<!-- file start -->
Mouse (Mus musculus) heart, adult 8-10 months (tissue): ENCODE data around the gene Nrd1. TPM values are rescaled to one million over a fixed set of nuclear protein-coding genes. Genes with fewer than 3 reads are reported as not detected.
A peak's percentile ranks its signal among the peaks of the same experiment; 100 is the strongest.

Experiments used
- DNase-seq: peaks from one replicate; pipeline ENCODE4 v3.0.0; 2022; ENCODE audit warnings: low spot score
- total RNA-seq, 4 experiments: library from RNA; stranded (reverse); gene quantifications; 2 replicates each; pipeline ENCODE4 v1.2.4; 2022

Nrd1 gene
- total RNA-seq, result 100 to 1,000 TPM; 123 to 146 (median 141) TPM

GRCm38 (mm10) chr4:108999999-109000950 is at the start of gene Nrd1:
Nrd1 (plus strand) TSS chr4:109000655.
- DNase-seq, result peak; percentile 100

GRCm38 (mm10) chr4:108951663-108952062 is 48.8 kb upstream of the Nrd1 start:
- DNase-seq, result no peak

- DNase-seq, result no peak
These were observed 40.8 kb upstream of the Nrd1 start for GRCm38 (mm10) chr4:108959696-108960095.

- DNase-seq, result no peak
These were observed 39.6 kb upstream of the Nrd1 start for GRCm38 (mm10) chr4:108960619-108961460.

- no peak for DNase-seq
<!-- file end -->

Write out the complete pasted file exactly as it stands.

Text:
Mouse (Mus musculus) heart, adult 8-10 months (tissue): ENCODE data around the gene Nrd1. TPM values are rescaled to one million over a fixed set of nuclear protein-coding genes. Genes with fewer than 3 reads are reported as not detected.
A peak's percentile ranks its signal among the peaks of the same experiment; 100 is the strongest.

Experiments used
- DNase-seq: peaks from one replicate; pipeline ENCODE4 v3.0.0; 2022; ENCODE audit warnings: low spot score
- total RNA-seq, 4 experiments: library from RNA; stranded (reverse); gene quantifications; 2 replicates each; pipeline ENCODE4 v1.2.4; 2022

Nrd1 gene
- total RNA-seq, result 100 to 1,000 TPM; 123 to 146 (median 141) TPM

GRCm38 (mm10) chr4:108999999-109000950 is at the start of gene Nrd1:
Nrd1 (plus strand) TSS chr4:109000655.
- DNase-seq, result peak; percentile 100

GRCm38 (mm10) chr4:108951663-108952062 is 48.8 kb upstream of the Nrd1 start:
- DNase-seq, result no peak

- DNase-seq, result no peak
These were observed 40.8 kb upstream of the Nrd1 start for GRCm38 (mm10) chr4:108959696-108960095.

- DNase-seq, result no peak
These were observed 39.6 kb upstream of the Nrd1 start for GRCm38 (mm10) chr4:108960619-108961460.

- no peak for DNase-seq